the Dalai Lama;
Whereas, in 1961, with the support of the United States, the United Nations 
        General Assembly recognized the Tibetan people's ``fundamental human 
        rights and freedoms, including the right to self-determination'';
Whereas, on October 18, 2007, Congress awarded the Congressional Gold Medal to 
        the Dalai Lama, finding that he is recognized around the world as a 
        leading figure of moral and religious authority, and is the unrivaled 
        spiritual and cultural leader of the Tibetan people;
Whereas Buddhists in Tibet, the United States, India, Nepal, Bhutan, Mongolia, 
        Russia, and other countries where followers of Tibetan Buddhism reside 
        look to the Dalai Lama for religious leadership and spiritual guidance;
Whereas, in its 2017 annual report, the United States Commission on 
        International Religious Freedom noted that ``[t]he Chinese government 
        claims the power to select the next Dalai Lama with the help of a law 
        that grants the government authority over reincarnations,'' which 
        purports to require all Tibetan Buddhist leaders to obtain the approval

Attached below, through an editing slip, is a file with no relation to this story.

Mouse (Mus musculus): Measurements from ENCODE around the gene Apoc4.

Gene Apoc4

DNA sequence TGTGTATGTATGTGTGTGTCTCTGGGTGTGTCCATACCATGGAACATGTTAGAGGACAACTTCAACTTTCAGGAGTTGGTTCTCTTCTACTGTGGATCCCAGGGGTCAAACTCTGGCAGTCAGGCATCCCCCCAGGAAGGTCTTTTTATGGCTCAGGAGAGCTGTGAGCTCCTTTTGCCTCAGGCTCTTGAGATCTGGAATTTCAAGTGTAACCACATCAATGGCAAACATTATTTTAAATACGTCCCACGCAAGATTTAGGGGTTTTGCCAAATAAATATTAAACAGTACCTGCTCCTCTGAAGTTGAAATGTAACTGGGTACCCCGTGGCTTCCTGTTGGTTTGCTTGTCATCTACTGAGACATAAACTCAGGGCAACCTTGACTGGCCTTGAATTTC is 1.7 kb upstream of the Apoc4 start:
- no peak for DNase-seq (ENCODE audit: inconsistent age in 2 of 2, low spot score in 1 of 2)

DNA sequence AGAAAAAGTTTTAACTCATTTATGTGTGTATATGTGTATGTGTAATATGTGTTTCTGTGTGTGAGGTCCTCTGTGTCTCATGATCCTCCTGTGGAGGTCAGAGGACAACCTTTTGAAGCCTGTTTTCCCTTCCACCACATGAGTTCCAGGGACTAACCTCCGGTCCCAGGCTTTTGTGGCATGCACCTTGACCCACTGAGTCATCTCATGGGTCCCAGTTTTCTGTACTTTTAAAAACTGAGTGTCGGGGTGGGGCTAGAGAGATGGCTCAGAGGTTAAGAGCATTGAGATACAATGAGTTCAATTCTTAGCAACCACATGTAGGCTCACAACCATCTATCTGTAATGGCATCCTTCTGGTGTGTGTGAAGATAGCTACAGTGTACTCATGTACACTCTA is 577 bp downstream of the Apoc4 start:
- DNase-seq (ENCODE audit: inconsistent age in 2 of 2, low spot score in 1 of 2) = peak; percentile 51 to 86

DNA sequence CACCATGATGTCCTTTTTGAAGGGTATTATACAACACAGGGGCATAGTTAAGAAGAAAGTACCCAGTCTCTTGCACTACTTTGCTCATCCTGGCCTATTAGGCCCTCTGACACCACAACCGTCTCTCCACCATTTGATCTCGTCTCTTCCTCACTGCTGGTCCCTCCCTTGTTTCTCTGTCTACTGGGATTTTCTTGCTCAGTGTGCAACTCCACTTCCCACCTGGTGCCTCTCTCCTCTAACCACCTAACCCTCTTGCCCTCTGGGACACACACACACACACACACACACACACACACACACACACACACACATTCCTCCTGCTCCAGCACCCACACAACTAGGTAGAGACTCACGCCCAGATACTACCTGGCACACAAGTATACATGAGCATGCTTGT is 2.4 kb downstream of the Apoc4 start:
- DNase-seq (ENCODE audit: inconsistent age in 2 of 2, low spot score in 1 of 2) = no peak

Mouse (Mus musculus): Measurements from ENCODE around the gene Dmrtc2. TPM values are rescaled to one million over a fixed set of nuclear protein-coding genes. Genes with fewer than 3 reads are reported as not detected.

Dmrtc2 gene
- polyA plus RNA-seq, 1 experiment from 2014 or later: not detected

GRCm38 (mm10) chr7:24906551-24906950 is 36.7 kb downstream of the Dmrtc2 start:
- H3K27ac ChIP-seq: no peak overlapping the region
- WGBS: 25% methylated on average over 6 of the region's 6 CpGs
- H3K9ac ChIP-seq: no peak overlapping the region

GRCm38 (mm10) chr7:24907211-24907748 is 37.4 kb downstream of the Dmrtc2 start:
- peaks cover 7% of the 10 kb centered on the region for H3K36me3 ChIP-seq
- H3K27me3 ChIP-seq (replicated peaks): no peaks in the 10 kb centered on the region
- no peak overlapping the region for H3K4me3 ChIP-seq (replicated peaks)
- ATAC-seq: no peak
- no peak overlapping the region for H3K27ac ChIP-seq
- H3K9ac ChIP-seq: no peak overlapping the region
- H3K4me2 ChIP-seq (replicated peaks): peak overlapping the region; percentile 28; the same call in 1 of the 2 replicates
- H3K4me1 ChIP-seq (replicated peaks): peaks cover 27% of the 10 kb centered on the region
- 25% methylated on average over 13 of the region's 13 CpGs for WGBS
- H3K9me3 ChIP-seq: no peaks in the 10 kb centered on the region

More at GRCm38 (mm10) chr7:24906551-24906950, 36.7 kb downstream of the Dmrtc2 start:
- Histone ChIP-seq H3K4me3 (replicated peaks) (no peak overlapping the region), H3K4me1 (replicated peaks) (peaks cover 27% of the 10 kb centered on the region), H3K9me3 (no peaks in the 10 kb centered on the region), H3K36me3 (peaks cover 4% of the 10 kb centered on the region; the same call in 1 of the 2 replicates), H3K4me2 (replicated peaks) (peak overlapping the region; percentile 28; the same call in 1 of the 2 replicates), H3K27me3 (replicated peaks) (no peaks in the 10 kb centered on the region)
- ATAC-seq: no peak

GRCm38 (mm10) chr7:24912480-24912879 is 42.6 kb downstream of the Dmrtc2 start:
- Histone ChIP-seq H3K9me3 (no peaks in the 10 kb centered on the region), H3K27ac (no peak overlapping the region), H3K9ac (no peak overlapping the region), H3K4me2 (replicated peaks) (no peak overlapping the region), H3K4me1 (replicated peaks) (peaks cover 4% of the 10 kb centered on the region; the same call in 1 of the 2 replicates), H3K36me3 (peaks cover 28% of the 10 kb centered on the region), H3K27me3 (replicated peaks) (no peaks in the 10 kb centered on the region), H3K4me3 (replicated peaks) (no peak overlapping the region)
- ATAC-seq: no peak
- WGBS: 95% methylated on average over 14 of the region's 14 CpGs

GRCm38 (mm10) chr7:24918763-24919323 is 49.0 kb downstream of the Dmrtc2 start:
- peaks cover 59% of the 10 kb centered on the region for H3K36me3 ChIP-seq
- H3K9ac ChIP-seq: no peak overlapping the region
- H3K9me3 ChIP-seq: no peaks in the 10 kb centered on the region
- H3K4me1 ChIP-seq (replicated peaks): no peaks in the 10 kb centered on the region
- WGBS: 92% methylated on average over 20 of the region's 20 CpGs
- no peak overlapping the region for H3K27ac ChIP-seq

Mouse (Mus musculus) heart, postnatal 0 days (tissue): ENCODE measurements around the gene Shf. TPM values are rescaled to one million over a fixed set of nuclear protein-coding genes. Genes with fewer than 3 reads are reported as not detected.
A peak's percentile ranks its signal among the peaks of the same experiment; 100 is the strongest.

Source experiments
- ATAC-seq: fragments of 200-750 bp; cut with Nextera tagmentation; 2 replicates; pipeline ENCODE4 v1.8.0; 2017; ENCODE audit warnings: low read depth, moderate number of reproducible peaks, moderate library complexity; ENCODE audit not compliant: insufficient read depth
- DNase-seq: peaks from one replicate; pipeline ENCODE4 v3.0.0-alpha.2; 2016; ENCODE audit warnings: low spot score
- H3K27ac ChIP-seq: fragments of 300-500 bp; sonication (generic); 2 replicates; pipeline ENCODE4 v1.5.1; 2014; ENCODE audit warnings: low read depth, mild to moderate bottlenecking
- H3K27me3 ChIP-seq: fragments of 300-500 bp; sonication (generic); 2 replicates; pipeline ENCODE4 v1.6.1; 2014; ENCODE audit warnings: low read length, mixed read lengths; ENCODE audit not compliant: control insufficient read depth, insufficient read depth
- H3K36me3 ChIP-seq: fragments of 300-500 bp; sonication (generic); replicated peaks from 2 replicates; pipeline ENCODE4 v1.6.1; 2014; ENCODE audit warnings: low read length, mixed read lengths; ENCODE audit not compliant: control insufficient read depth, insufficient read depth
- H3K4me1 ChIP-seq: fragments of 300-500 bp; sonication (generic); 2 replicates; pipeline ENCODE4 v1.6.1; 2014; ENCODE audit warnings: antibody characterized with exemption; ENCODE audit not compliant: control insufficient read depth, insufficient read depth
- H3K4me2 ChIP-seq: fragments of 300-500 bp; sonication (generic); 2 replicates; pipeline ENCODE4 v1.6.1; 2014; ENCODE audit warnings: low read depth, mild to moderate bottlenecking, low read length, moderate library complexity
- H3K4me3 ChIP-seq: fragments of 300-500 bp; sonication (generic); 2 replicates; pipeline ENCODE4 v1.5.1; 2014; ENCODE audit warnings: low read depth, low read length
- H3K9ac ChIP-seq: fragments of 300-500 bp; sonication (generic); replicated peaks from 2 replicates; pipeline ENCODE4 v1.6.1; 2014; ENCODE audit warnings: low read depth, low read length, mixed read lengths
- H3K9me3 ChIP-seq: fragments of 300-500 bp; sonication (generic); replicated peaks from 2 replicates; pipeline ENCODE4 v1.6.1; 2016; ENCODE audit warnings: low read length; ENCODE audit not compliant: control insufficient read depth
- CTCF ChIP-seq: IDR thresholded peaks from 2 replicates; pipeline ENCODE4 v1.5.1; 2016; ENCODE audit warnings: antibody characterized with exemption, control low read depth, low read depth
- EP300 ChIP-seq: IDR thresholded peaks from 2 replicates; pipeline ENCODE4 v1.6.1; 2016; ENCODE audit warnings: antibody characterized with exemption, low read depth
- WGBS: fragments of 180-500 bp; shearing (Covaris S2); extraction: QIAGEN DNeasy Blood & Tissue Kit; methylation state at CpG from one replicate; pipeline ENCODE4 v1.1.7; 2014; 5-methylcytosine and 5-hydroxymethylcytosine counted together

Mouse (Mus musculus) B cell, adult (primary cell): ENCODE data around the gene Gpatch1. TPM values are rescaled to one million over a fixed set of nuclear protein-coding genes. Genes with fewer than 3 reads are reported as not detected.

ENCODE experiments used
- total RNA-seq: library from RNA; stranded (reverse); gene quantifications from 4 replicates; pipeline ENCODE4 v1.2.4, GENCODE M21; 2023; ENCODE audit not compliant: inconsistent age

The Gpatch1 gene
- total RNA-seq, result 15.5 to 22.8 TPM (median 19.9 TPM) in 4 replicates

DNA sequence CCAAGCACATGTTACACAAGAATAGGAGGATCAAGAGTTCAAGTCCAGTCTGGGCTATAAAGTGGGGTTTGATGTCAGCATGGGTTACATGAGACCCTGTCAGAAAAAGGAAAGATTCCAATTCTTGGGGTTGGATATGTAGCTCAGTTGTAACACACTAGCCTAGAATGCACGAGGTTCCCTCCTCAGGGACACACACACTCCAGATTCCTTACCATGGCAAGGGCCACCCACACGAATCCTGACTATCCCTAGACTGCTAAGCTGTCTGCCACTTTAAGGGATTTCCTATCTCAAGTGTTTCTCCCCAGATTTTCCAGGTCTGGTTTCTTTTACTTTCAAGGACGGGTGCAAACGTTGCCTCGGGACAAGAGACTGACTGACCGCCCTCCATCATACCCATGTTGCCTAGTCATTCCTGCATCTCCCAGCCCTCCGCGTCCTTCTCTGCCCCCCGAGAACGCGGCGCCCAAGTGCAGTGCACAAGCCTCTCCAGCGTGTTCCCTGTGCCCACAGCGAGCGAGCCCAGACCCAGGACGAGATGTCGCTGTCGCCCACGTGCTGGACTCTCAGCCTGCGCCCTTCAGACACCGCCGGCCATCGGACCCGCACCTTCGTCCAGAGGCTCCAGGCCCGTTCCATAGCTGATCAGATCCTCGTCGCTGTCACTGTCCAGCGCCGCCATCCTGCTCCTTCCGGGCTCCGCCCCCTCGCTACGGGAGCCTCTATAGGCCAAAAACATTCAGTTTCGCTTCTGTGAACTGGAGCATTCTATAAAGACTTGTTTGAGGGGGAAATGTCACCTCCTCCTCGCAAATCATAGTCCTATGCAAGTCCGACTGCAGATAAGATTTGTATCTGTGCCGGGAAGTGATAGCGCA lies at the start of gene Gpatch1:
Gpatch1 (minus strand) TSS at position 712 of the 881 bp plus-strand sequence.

of the Government of the People's Republic of China in order to 
        reincarnate;
Whereas the Government of the People's Republic of China has interfered in the 
        identification and installation of reincarnated leaders of Tibetan 
        Buddhism, as part of its efforts to maintain control over Tibet, 
        including in 1995 arbitrarily detaining the recently identified 11th 
        Panchen Lama, then a 6-year-old boy, and purporting to install China's 
        own candidate as Panchen Lama;
Whereas, in 2011, the 14th Dalai Lama declared that the responsibility for 
        identifying a future 15th Dalai Lama will rest with officials of the 
        Dalai Lama's private office and that ``apart from the reincarnation 
        recognized through such legitimate methods, no recognition or acceptance 
        should be given to a candidate chosen for political ends by anyone, 
        including those in the People's Republic of China'';
Whereas, in 1981, the United Nations General Assembly passed the Declaration on 
        the Elimination of all Forms of Intolerance and of Discrimination Based 
        on Religion or Belief, which provides that freedom of religion shall 
        include the freedom to ``train, appoint, elect or designate by 
        succession appropriate leaders called for by the requirements and 
        standards of any religion or belief''; and
Whereas Congress has long held that the right to freedom of religion undergirds 
        the very origin and existence of the United States, and that freedom of 
        religious belief and practice is a universal human right and fundamental